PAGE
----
Practical Points From The Supreme Court’s Alice Decision

| June 26, 2014

Alice Corp. v. CLS Bank Int’l

June 19, 2014


The Supreme Court’s Alice decision does not eliminate software patents as per se ineligible subject matter under 35 USC §101. The Court confirms the application of Mayo’s two step §101 analysis and provides some new considerations for addressing patent eligibility issues for computer-implemented inventions.  Unfortunately, the Supreme Court’s admonition that the mere addition of “conventional” computer functionality to an abstract idea does not transform the claim into patent eligible subject matter conflates the §101 analysis with patentability issues under 35 USC §§102 and 103.

This is Not the Death of Software Patents

The Court stated “the mere recitation of a generic computer cannot transform a patent-ineligible abstract idea into a patent-eligible invention.”  The fact that many software inventions are implemented on a general purpose computer (a “generic” computer) may lead some to think that this is the death of software patents.  That is not the case.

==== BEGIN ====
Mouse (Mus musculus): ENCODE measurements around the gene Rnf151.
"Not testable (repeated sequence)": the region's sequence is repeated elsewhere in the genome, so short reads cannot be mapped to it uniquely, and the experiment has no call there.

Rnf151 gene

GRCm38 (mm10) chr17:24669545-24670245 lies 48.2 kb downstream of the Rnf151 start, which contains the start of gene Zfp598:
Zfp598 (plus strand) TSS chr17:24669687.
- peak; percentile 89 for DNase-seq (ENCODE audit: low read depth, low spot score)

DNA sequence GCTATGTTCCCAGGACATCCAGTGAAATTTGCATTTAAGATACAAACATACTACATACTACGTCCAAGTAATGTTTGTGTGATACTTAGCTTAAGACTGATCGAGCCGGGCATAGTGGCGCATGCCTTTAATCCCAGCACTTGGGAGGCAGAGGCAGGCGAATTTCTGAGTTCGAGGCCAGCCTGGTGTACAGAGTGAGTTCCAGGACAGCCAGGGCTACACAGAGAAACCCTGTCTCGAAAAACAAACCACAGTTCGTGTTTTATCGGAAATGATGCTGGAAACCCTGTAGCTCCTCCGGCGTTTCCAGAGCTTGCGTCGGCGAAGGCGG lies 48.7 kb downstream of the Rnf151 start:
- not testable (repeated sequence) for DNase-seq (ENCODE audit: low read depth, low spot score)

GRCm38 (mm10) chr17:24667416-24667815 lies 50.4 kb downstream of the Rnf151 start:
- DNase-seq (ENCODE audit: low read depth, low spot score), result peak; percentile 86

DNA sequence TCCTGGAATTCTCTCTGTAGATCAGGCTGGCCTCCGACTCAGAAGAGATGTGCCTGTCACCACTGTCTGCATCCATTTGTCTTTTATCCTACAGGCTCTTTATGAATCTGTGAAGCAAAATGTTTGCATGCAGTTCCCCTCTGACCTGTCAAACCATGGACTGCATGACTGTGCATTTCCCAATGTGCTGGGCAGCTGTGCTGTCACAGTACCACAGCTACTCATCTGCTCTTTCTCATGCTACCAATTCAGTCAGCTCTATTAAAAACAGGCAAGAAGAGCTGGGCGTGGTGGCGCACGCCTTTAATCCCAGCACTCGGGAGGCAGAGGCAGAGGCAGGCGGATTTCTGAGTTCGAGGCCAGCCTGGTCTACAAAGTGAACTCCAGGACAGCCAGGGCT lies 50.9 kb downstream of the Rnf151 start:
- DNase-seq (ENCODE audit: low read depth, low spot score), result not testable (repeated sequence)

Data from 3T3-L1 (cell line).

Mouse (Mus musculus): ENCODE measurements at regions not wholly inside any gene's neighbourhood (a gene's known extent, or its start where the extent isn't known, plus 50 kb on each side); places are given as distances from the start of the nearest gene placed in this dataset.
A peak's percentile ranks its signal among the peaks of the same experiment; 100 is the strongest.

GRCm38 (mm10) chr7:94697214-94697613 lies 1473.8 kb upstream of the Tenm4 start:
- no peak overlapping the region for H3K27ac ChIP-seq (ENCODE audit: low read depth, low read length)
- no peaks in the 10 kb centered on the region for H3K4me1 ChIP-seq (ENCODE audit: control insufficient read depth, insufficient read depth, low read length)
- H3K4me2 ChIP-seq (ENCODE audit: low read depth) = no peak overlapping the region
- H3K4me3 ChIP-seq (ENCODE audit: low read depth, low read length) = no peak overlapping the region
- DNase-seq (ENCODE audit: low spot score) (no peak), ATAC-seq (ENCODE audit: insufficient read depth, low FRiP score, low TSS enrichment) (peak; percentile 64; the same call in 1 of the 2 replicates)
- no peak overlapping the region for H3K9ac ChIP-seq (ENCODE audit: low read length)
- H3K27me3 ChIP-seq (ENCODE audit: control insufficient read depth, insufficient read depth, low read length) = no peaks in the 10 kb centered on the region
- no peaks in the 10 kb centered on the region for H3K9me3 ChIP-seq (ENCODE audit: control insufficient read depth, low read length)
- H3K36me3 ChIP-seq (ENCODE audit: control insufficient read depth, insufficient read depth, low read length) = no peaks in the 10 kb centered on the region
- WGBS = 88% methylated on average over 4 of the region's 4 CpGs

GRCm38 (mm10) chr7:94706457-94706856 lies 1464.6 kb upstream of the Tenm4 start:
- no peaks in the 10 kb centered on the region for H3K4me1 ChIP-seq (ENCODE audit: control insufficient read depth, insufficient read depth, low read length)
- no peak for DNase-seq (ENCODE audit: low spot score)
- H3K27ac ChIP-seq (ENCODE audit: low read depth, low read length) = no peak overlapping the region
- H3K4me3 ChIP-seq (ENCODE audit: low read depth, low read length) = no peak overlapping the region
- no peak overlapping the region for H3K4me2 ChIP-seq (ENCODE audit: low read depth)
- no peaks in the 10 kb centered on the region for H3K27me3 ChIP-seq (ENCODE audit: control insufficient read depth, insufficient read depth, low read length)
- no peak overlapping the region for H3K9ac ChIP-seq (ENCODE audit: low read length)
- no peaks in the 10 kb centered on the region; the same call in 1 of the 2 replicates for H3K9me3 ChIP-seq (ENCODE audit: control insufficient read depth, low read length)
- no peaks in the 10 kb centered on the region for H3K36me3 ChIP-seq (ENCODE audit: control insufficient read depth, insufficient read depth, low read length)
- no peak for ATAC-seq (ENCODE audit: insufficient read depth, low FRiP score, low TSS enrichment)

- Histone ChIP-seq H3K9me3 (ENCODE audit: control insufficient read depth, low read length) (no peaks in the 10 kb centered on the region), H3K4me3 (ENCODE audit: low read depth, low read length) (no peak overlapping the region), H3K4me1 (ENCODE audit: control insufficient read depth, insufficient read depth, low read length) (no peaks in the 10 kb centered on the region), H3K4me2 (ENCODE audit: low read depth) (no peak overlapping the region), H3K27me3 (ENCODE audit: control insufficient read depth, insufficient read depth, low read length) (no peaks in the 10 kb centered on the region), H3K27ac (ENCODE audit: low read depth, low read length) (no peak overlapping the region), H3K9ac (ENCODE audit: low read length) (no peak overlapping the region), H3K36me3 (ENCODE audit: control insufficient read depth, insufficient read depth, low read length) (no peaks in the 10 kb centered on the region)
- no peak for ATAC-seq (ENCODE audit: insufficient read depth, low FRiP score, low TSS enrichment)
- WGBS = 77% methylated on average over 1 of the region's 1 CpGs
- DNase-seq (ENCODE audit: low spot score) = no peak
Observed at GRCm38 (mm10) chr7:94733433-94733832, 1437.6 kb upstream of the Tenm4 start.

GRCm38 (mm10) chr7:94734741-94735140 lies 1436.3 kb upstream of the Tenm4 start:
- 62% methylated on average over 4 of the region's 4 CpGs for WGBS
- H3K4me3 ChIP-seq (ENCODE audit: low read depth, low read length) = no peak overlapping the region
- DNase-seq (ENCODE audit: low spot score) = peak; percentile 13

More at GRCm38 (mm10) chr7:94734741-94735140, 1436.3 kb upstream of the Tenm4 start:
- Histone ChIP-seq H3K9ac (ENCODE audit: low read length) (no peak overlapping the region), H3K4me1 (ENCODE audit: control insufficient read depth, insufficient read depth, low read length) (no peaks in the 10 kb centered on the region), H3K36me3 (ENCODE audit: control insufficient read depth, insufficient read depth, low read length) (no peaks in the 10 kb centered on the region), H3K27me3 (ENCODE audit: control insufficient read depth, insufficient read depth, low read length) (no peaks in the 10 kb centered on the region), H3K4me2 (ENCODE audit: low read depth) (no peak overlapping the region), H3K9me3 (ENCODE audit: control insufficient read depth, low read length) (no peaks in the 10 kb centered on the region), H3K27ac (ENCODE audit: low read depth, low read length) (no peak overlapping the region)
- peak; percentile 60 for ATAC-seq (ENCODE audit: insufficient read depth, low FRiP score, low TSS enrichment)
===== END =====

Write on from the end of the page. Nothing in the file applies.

In fact, knowing that this case may lead to the downfall of many software patents (as raised in Judge Moore’s opinion in the en banc Federal Circuit decision), the Supreme Court very carefully avoided mentioning the word “software” in the entire decision.  In addition, the Court stated that “many computer-implemented claims are formally addressed to patent-eligible subject matter.”  This clearly signifies that software inventions, in the form of “computer-implemented claims” remain viable patent-eligible subject matter under §101.

The issue, rather, is whether the claim is reciting an “abstract idea” to begin with, and if so, whether there is something “more” in the claim to save it from ineligibility.

Conflating §101 With Novelty and Non-Obviousness Issues Under §§102 and 103 In The Two Step Determination of Patent Eligible Subject Matter